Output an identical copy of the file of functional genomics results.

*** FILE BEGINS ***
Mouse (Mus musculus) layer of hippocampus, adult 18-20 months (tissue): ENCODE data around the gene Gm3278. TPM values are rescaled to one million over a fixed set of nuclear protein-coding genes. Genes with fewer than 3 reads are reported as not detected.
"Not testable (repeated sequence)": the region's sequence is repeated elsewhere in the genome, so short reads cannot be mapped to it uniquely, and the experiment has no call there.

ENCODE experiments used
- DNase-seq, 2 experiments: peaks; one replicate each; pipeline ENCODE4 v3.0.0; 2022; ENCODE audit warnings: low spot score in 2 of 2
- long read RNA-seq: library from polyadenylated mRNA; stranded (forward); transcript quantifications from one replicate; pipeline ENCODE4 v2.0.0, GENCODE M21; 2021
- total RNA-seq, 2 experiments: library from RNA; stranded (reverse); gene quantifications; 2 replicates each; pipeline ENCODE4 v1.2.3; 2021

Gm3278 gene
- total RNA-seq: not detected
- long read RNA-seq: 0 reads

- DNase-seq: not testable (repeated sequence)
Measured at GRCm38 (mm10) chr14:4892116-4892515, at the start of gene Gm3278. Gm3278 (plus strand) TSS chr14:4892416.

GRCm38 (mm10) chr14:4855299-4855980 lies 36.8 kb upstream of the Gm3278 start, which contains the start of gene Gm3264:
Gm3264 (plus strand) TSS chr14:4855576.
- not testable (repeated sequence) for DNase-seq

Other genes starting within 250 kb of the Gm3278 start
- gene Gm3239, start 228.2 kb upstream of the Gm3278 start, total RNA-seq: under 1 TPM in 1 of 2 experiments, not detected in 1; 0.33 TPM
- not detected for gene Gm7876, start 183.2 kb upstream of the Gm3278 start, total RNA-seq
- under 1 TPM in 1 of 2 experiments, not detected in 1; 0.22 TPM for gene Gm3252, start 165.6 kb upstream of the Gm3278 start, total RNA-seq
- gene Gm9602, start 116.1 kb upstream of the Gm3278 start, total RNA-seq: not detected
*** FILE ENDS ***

Mouse (Mus musculus) layer of hippocampus, adult 18-20 months (tissue): ENCODE data around the gene Gm3278. TPM values are rescaled to one million over a fixed set of nuclear protein-coding genes. Genes with fewer than 3 reads are reported as not detected.
"Not testable (repeated sequence)": the region's sequence is repeated elsewhere in the genome, so short reads cannot be mapped to it uniquely, and the experiment has no call there.

ENCODE experiments used
- DNase-seq, 2 experiments: peaks; one replicate each; pipeline ENCODE4 v3.0.0; 2022; ENCODE audit warnings: low spot score in 2 of 2
- long read RNA-seq: library from polyadenylated mRNA; stranded (forward); transcript quantifications from one replicate; pipeline ENCODE4 v2.0.0, GENCODE M21; 2021
- total RNA-seq, 2 experiments: library from RNA; stranded (reverse); gene quantifications; 2 replicates each; pipeline ENCODE4 v1.2.3; 2021

Gm3278 gene
- total RNA-seq: not detected
- long read RNA-seq: 0 reads

- DNase-seq: not testable (repeated sequence)
Measured at GRCm38 (mm10) chr14:4892116-4892515, at the start of gene Gm3278. Gm3278 (plus strand) TSS chr14:4892416.

GRCm38 (mm10) chr14:4855299-4855980 lies 36.8 kb upstream of the Gm3278 start, which contains the start of gene Gm3264:
Gm3264 (plus strand) TSS chr14:4855576.
- not testable (repeated sequence) for DNase-seq

Other genes starting within 250 kb of the Gm3278 start
- gene Gm3239, start 228.2 kb upstream of the Gm3278 start, total RNA-seq: under 1 TPM in 1 of 2 experiments, not detected in 1; 0.33 TPM
- not detected for gene Gm7876, start 183.2 kb upstream of the Gm3278 start, total RNA-seq
- under 1 TPM in 1 of 2 experiments, not detected in 1; 0.22 TPM for gene Gm3252, start 165.6 kb upstream of the Gm3278 start, total RNA-seq
- gene Gm9602, start 116.1 kb upstream of the Gm3278 start, total RNA-seq: not detected